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7:38 PM | A Wild Idea: Save Tasmanian Devils While Controlling Killer Cats
Tasmanian devils (Sarcophilus harrisii) disappeared from mainland Australia centuries ago, probably not long after humans first brought dingoes to the continent. A new plan could bring the infamous,... -- Read more on ScientificAmerican.com
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1:00 PM | Scientific American Online Now Speaks Spanish
In 1845, when Scientific American was founded, the name was aspirational for a young country in the midst of the Industrial Revolution. Before the 1800s were out, however, it launched an edition in... -- Read more on ScientificAmerican.com

October 14, 2014

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7:00 PM | Beyond Emmy and Sophie: Resources for Learning about Women in Math
Today is Ada Lovelace Day, an international celebration of women in science, technology, engineering, and math. If you’d like to read about women in math for the occasion, you’re in serious... -- Read more on ScientificAmerican.com
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6:11 PM | Should we put our money where our citations are?
A while back I covered a study called “From funding agencies to scientific agency,” by researchers from Indiana University’s Department of Information and Library Science (Bollen, Crandall, Junk,... -- Read more on ScientificAmerican.com
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9:01 AM | Bay Area Chance of a Lifetime: See Tanya Atwater at the Randall Museum!
This Thursday, Tanya Atwater will be speaking at San Francisco’s Randall Museum. For free! Her talk is about Living in the Plate Boundary, and it sounds awesomesauce: Superstar Geophysicist... -- Read more on ScientificAmerican.com

October 13, 2014

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9:14 AM | Manh(a)ttan Recap: Thin Man Implodes [SPOILERS]
Secrets have a way of coming out, one way or the other, despite one’s best efforts to contain them, and boy howdy, do they ever on the penultimate episode of Manh(a)ttan. In the process,... -- Read more on ScientificAmerican.com

October 12, 2014

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9:17 PM | You’re not rehabilitated if you keep deceiving.
Regular readers will know that I view scientific misconduct as a serious harm to both the body of scientific knowledge and the scientific community involved in building that knowledge. I also hold... -- Read more on ScientificAmerican.com
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2:29 PM | Shooting the messenger: small RNA as a target for antibiotics
All living cells contain DNA; the code for producing every protein needed by the cell. As DNA is important it needs to be kept safe. Plants and animals keep their DNA tightly twisted and organised... -- Read more on ScientificAmerican.com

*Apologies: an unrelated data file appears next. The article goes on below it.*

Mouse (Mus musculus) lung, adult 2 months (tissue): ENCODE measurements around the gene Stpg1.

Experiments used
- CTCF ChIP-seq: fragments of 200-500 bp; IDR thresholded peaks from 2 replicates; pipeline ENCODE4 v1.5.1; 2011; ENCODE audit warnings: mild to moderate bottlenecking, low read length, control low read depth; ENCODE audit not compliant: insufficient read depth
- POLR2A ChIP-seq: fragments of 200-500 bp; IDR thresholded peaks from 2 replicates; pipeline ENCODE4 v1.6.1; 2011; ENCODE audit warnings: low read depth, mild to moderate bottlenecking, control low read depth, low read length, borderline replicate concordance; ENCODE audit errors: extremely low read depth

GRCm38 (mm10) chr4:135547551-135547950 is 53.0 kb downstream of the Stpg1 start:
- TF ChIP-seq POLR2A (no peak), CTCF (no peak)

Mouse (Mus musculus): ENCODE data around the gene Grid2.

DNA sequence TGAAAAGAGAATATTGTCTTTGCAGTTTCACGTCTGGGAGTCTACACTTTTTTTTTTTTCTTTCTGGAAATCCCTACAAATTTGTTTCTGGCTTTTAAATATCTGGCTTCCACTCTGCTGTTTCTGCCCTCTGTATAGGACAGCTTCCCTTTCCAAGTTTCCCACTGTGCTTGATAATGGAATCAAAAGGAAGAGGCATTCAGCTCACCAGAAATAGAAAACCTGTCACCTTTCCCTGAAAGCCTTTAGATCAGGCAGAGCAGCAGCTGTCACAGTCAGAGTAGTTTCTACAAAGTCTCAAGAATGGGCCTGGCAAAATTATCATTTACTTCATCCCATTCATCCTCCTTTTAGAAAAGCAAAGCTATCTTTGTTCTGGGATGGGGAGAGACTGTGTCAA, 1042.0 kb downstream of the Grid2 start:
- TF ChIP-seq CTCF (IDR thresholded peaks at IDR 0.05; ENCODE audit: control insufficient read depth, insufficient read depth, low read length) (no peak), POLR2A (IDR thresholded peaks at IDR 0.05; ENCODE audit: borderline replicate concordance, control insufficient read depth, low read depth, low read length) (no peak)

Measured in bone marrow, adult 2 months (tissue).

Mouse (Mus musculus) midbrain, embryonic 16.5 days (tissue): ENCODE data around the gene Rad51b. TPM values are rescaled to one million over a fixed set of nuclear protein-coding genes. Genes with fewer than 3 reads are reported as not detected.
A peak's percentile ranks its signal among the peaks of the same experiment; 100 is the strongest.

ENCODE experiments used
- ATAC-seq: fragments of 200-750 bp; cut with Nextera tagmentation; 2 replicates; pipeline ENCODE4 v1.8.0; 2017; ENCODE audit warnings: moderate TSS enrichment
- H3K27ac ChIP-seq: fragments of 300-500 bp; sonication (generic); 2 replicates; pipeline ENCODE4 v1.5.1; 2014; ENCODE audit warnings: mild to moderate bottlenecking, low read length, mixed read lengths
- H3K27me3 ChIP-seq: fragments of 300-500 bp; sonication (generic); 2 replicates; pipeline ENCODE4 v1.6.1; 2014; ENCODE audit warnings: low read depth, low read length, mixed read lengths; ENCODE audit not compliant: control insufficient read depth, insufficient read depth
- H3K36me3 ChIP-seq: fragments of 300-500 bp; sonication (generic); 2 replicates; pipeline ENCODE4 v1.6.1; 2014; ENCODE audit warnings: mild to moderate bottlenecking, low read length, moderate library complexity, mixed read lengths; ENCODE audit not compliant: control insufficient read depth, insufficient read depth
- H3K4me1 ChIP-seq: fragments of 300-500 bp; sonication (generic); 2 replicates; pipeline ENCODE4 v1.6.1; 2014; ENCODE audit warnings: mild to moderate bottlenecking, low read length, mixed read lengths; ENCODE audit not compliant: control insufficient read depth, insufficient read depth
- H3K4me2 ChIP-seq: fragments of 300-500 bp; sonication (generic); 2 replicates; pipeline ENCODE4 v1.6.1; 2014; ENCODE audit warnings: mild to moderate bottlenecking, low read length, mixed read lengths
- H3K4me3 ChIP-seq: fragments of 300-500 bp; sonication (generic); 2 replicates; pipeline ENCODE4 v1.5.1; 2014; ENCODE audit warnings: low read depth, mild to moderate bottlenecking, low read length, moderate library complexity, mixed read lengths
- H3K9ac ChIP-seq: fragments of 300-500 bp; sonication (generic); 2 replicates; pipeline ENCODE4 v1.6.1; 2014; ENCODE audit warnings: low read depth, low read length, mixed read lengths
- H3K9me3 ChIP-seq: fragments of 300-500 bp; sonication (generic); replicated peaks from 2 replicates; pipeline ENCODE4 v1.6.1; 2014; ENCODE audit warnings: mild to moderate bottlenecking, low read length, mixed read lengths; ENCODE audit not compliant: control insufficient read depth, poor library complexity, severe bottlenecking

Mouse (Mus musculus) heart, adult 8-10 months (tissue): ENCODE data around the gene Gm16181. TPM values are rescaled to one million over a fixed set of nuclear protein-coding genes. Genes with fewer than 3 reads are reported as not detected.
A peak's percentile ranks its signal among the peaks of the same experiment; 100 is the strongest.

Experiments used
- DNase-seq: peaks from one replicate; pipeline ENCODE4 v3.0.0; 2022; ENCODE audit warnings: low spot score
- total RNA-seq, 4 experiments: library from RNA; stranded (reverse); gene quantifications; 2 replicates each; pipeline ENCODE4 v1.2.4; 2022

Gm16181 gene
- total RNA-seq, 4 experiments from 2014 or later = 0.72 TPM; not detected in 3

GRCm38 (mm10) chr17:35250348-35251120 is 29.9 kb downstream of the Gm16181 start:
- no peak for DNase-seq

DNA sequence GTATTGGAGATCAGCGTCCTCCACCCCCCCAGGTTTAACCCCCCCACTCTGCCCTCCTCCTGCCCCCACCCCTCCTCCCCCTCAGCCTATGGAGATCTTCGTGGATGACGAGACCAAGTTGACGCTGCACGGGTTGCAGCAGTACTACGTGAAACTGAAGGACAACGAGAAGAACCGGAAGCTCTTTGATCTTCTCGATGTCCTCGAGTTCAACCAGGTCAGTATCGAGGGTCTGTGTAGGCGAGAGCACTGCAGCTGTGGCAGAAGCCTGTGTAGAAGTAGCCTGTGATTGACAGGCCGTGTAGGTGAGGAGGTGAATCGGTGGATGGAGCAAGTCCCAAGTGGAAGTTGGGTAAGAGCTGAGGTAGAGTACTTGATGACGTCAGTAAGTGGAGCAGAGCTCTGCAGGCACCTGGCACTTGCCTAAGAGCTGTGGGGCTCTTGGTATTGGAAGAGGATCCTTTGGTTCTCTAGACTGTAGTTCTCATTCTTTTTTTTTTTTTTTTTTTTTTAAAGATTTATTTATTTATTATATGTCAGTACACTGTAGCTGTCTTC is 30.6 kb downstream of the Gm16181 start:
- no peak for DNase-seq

October 11, 2014

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9:33 AM | Physics Week in Review (Nobel ’14 Edition): October 11, 2014
It was the Nobel Prize announcement that launched a thousand “How many physicists does it take to change a light bulb?” jokes on twitter. (I know, we all thought we were being totes... -- Read more on ScientificAmerican.com

October 10, 2014

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7:12 PM | Disease Detectives Investigate Outbreaks at Home and Abroad
The medical sleuths of the Centers for Disease Control and Prevention have been thrust into the limelight with the recent Ebola epidemic. Charged with chasing diseases and stopping outbreaks, they’re... -- Read more on ScientificAmerican.com
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5:51 PM | Grappling with the angry-making history of human subjects research, because we need to.
Teaching about the history of scientific research with human subjects bums me out. Indeed, I get fairly regular indications from students in my “Ethics in Science” course that reading... -- Read more on ScientificAmerican.com

October 09, 2014

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11:00 PM | New Walter Isaacson Book: The Innovators
This week, the new Walter Isaacson book, The Innovators: How a Group of Hackers, Geniuses, and Geeks Created the Digital Revolution has been released. I am a fan of his writing, having enjoyed many... -- Read more on ScientificAmerican.com
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8:54 PM | Poison Dart Frog Threatened by Toxic Gold Mines
A tiny species of poison dart frog barely the size of a human fingernail has been discovered in a pocket of forest in central Panama, but its unique chirps may not be heard for much longer. The new... -- Read more on ScientificAmerican.com
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3:21 PM | Play, Informal Learning Cultivate Kids’ Interest in STEM
When I was eight years old I couldn’t speak English. I’d been born in another country and came to the U.S. because my father’s postdoctoral medical research brought us here. Frustrated with my... -- Read more on ScientificAmerican.com
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12:30 PM | Build Your Own Fractal with MegaMenger!
Later this month, people will be gathering at museums and schools around the world to build giant Menger sponges as part of a global fractal extravaganza called MegaMenger. A Menger sponge is a... -- Read more on ScientificAmerican.com